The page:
The Washington Post
Advertising dollars in exchange for 'positive reviews' amounts to PR Blackmail
But after Liu and her sister opened Scion restaurant in Dupont Circle, they saw Yelp from a different angle. Liu said Yelp's salespeople phoned repeatedly, telling her that if she advertised on the site, negative reviews would move lower on Scion's page and positive reviews would move up.
Liu decided to fight back, joining nine other businesses this month in a class-action lawsuit against Yelp alleging similar tactics -- claims that Yelp executives deny. "Yelp does not manipulate content on behalf of advertisers or penalize those who don't advertise," a spokesman said.
The case raises questions not just about a site with 10 million reviews, but also about whether the booming economy of online reviews and product recommendations by everyday folks on Web sites and social networks is anything but what meets the eye.
What appears at first to be a spin-free, grass-roots marketplace of opinions and recommendations is rapidly turning into a hotly contested battleground where public relations firms and a new breed of imagemakers help businesses counter negative online comments and manage their online reputations -- even giving people free products in hopes of generating positive comments.
Companies including NBC, Sony and Microsoft partner with such firms as Ad.ly, paying individual Twitter users to allow commentary about products in their Twitter feeds. The posts are marked as ads in parentheses but look like regular tweets about what one had for lunch.
Some Web sites offer cash for reviews. For $2.50 each, ReviewStream.com says, "You could review anything around you including: any products, hi-end technics, companies, hotels, politics, cities, stores on your street, or even your neighbor's pets!"
PR companies track people who post negative comments about everything from pizza to gadgets and then offer those naysayers free products or technical support, hoping to reverse the flow of opinion about their clients' goods. Many start-ups sell online tools that scrutinize Twitter and Facebook to rank users' online influence, helping manufacturers, hoteliers, restaurateurs and PR firms figure out who can best spread messages quickly.
"It is critical for us to understand who is important," said Jonny Bentwood, an Edelman PR executive who created a Twitter scoring system called Tweet Level. "We want to understand who the key influencers are, what they are saying and what their impact is."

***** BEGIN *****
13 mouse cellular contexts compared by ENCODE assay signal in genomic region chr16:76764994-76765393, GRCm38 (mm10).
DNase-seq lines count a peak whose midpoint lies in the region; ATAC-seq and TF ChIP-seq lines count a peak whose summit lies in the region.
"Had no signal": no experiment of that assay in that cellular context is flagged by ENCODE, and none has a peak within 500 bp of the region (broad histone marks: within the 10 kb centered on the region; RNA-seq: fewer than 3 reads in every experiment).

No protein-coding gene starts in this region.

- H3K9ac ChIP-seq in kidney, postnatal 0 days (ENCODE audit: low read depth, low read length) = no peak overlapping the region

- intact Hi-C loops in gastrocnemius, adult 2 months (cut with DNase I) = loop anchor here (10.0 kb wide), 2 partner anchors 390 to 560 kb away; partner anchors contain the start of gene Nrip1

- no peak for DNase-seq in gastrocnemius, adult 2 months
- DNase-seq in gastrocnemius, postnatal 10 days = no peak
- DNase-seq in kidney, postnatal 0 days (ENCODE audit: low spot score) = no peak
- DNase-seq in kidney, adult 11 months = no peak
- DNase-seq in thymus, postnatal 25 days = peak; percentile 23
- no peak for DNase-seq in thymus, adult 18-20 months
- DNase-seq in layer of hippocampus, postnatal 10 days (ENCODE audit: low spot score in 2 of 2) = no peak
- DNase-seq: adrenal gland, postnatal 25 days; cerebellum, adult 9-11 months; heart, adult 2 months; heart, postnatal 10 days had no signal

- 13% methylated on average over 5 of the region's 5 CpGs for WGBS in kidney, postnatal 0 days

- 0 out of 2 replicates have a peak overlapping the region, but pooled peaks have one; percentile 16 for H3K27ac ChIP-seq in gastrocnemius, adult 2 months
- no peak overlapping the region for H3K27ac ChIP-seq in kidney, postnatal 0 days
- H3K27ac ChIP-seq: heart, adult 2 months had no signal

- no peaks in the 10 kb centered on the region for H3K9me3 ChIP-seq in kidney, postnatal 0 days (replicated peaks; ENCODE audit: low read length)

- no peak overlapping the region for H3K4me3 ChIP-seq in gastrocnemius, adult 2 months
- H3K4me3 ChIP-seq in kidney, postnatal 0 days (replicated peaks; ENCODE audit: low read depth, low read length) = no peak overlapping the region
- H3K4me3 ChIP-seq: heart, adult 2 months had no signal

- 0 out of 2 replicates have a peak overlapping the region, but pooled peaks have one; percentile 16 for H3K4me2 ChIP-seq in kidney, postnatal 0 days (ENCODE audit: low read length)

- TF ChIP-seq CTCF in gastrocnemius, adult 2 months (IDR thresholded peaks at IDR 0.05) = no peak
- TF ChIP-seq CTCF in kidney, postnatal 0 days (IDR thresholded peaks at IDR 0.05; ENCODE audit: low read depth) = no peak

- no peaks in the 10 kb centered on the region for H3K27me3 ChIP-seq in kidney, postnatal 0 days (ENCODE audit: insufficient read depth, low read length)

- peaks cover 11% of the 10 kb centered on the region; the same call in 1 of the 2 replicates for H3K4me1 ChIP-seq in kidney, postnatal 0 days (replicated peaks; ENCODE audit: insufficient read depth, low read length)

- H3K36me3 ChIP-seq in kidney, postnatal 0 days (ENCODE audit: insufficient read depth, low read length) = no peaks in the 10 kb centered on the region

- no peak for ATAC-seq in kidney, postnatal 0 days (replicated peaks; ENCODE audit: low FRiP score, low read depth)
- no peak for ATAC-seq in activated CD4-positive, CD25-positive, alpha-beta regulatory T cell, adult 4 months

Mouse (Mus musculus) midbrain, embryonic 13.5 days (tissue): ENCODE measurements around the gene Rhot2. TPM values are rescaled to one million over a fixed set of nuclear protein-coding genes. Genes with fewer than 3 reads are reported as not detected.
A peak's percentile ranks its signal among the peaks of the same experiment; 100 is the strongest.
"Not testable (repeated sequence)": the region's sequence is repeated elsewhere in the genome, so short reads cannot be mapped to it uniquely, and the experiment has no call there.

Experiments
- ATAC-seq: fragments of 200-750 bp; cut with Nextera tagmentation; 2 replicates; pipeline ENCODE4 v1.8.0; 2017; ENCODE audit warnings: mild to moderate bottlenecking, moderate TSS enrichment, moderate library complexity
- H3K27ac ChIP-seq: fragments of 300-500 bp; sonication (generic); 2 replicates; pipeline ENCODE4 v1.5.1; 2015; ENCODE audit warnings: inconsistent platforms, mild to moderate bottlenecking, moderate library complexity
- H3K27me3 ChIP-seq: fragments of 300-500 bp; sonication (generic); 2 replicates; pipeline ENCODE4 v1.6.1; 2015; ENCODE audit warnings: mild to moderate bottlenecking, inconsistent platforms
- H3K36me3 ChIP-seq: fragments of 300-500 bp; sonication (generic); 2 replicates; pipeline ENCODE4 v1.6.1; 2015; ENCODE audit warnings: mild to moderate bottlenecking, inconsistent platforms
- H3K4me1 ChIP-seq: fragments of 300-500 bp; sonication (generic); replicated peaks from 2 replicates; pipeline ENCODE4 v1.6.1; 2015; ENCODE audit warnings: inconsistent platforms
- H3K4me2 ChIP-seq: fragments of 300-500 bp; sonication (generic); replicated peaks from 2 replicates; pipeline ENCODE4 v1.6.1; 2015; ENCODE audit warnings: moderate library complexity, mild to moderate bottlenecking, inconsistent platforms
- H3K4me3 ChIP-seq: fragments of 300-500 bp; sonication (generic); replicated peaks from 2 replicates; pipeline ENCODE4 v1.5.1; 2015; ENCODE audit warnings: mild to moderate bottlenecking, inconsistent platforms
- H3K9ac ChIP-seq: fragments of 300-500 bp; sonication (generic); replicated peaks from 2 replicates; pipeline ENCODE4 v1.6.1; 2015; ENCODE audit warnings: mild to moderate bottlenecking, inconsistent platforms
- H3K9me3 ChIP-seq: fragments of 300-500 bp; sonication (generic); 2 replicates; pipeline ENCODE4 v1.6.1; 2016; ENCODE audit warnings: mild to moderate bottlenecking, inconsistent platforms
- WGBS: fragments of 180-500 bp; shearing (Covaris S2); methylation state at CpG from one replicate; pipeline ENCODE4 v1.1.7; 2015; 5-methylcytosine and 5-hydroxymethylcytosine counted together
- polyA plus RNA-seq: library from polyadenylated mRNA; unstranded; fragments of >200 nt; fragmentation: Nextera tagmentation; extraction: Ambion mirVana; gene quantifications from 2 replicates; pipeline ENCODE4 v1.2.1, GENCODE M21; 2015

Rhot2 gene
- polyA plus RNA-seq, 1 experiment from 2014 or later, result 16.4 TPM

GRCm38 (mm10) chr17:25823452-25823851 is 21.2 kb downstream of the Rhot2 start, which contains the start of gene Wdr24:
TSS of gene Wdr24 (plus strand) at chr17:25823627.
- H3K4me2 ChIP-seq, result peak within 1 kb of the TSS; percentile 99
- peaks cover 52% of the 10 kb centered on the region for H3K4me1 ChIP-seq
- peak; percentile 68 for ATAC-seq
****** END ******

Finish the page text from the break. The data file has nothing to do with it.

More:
Online ads unpredictable
In olden days -- like 10 years ago -- companies big and small reached consumers through mass-marketing campaigns, interrupting magazine articles, TV shows or music on the radio with clever ads. Technologies such as TiVo, satellite radio and iPods (and iPhones and soon iPads) have reduced advertisers' opportunities to break into consumers' media usage. The prospects for online advertising are uncertain: More than 40 percent of surfers don't click on ads, according to a Pew Research Center study.
Online, the authority once vested in journalists and advertisers is often granted to total strangers: Seventy percent of Internet users trust online recommendations and reviews, according to a Nielsen study. "People are tired of traditional ad messages, and they feel that connecting with other consumers is more helpful," said Chris Dellarocas, a Boston University management professor who studies online comments. "It's more fun. Consumers love to interact."
Although consumers no doubt still get tips about new restaurants and businesses in old-fashioned ways -- at the office or kids' soccer games or on e-mail discussion groups -- marketers are focusing their energy on changing the word of mouth on the Web. Digital word-of-mouth marketing -- a new twist on a sales method that's sold stuff since long before the invention of the printing press -- is expected to top $3 billion a year by 2013. That explains why Google reportedly tried to buy Yelp last year for $550 million and why Yelp felt confident enough to essentially say, "No, thanks. We'll be worth even more later."
And all of that explains why an Arlington County company named New Media Strategies reached out last year to a popular Brooklyn blogger named Aly Walansky. Founded 11 years ago by former political pollster Pete Snyder, NMS was one of the earliest digital PR firms to focus on word of mouth. NMS employees, most in their late 20s or early 30s, sit wired and caffeinated in a newsroom-like setting, tapping away at computers with double monitors to contact bloggers and Tweeters so they can offer everything from behind-the-scenes access to clients to free stuff. NMS represents, among other corporate giants, Chrysler, NBC, Intel, Sony Pictures and Domino's.